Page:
Earth, weather, fire and ice have shaped over 1 million acres of wilderness in this pristine national park on the US/Canadian border. But with current climate projections predicting glacier will become glacier-less by 2030, now is the time to visit.
Skiing and snowboarding are not on your agenda right now. Catching big tricks at a slope style competition, spectacular ice-carving festivals and watching an action-packed game of ice hockey are just some of the super-fun options that will keep you off the slopes, but busy in the snow, this winter.
Public transport has served you well throughout your travels, but it will not get you far exploring America and Canada. Here everyone owns a vehicle and you'll need one too. Renting is simple but pricey. Buying is a hassle but may work out cheaper. So which road should you take?
The biggest national park in the Canadian Rockies is a must, even if you’re short on time. An epic roadtrip along hundreds of miles of untamed wilderness is the journey, with towering glaciers, cascading canyons and mountain summits awaiting at the destination.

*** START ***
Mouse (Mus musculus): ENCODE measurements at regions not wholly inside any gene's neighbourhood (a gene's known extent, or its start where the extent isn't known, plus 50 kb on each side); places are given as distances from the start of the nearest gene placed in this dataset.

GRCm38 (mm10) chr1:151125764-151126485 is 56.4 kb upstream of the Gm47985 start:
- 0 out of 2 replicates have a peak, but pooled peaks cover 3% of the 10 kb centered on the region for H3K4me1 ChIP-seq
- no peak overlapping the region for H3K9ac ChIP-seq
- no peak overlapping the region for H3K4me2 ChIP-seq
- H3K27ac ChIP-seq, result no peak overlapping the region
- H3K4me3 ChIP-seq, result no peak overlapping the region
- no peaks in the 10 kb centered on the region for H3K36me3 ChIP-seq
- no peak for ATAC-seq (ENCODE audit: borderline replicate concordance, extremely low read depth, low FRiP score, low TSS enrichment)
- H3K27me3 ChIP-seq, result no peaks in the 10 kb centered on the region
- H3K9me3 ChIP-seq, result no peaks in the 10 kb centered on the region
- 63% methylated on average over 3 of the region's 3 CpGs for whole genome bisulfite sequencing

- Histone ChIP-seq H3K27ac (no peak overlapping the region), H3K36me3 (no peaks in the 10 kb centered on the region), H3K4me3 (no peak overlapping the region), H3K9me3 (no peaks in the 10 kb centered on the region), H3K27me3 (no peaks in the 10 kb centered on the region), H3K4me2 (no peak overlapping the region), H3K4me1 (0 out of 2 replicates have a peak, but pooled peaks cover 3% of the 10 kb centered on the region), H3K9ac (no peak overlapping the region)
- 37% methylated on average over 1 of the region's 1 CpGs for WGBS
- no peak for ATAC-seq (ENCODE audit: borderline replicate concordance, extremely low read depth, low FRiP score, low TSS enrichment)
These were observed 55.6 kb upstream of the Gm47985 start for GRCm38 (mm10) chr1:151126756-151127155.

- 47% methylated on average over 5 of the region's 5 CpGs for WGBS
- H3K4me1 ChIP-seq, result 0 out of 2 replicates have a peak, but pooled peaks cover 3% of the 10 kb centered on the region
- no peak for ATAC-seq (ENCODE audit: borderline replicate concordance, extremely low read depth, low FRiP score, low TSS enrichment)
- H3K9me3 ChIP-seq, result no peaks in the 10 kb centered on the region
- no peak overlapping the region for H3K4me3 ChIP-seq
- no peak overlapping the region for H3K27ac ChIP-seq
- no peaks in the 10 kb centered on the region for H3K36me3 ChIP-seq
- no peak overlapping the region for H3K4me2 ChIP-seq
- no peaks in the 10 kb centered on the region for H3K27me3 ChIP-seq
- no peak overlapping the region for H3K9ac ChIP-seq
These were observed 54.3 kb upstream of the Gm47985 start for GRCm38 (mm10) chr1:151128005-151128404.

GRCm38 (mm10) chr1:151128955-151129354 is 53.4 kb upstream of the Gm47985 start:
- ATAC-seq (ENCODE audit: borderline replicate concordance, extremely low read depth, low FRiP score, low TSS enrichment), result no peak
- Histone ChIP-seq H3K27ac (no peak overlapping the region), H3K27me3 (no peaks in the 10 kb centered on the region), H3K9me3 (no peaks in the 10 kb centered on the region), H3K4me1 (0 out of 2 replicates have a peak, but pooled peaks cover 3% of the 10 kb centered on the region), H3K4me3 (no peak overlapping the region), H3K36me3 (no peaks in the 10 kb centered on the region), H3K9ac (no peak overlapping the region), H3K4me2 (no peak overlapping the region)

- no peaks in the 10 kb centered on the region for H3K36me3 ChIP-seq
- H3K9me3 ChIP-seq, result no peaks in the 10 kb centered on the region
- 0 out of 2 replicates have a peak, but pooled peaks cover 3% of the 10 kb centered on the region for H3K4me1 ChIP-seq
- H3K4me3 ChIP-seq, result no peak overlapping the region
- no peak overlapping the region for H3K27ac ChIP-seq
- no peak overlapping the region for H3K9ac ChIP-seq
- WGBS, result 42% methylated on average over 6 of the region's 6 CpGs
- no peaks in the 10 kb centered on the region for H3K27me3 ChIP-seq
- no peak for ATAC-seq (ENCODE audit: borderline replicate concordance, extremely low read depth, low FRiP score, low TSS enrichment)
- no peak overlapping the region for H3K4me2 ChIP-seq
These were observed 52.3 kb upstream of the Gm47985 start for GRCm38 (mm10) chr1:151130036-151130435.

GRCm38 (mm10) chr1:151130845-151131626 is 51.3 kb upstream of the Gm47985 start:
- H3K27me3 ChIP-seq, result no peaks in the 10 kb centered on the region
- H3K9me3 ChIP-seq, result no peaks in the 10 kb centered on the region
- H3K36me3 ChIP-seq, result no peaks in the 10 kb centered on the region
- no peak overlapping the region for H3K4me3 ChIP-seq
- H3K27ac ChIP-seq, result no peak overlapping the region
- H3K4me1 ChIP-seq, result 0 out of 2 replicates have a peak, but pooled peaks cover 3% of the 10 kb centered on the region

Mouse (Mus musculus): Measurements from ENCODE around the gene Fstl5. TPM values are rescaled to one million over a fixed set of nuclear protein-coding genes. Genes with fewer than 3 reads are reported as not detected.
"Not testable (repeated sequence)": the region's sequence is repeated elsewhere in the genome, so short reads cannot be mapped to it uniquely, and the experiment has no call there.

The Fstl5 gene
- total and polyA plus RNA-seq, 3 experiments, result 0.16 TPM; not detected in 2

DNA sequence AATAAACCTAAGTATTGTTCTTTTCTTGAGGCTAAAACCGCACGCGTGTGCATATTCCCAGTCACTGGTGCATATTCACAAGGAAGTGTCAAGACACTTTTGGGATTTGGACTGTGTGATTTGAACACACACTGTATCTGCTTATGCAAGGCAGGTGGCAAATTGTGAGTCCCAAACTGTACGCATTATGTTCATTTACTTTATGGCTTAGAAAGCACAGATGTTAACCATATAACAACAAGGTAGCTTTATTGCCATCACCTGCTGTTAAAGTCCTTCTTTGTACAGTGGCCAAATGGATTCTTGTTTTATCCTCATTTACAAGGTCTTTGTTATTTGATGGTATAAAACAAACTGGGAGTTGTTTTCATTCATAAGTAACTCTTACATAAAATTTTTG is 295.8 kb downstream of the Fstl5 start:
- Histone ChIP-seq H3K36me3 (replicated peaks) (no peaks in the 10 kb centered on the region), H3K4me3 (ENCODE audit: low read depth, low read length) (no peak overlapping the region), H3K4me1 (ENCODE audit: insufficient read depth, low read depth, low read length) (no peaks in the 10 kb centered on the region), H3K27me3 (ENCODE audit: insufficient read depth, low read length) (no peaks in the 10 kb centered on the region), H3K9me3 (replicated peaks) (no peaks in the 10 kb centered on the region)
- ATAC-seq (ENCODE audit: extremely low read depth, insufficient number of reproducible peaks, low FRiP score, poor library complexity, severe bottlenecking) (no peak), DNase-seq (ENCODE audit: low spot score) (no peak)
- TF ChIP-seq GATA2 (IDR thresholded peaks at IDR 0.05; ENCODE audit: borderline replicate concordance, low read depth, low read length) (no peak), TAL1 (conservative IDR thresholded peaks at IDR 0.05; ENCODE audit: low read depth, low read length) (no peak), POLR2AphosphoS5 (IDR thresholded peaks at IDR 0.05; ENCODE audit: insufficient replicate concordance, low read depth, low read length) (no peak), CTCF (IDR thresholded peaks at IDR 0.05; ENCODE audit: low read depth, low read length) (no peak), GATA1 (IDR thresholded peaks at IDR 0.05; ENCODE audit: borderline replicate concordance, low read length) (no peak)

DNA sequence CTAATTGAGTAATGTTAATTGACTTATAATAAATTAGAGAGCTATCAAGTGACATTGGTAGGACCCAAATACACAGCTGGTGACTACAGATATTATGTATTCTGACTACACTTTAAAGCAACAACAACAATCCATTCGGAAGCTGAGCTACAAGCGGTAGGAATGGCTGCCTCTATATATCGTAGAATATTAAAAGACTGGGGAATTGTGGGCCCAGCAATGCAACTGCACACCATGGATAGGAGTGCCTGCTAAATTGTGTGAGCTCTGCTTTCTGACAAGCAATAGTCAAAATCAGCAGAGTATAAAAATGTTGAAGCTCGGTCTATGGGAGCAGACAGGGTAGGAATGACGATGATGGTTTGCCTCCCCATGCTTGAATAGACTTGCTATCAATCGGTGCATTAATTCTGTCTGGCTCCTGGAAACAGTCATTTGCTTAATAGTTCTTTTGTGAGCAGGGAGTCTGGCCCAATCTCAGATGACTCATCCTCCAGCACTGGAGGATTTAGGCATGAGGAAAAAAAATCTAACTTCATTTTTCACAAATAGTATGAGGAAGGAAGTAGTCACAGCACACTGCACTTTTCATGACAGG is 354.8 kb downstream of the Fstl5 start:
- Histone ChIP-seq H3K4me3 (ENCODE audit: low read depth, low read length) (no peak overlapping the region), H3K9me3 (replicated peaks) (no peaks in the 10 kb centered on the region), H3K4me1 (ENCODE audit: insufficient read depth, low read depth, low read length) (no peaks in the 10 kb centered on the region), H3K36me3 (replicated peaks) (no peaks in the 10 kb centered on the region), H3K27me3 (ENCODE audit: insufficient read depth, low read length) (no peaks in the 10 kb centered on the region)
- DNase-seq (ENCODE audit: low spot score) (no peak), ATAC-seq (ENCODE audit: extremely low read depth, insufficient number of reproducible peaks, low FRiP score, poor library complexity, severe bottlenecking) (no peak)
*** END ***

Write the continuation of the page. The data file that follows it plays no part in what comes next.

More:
As soon as you arrive, it's obvious Banff National Park is one of the world's most beautiful places. But hike, bike, drive or take a gondola to the top of the mountains and get an even better, unspoilt and unparalleled views of the Canadian Rockies from every angle.
Apparently this small, mountain town just a few minutes outside of Banff National Park is no longer a local secret. That being said, I had driven right past Canmore many times before making a stop in this lovely Rockies retreat.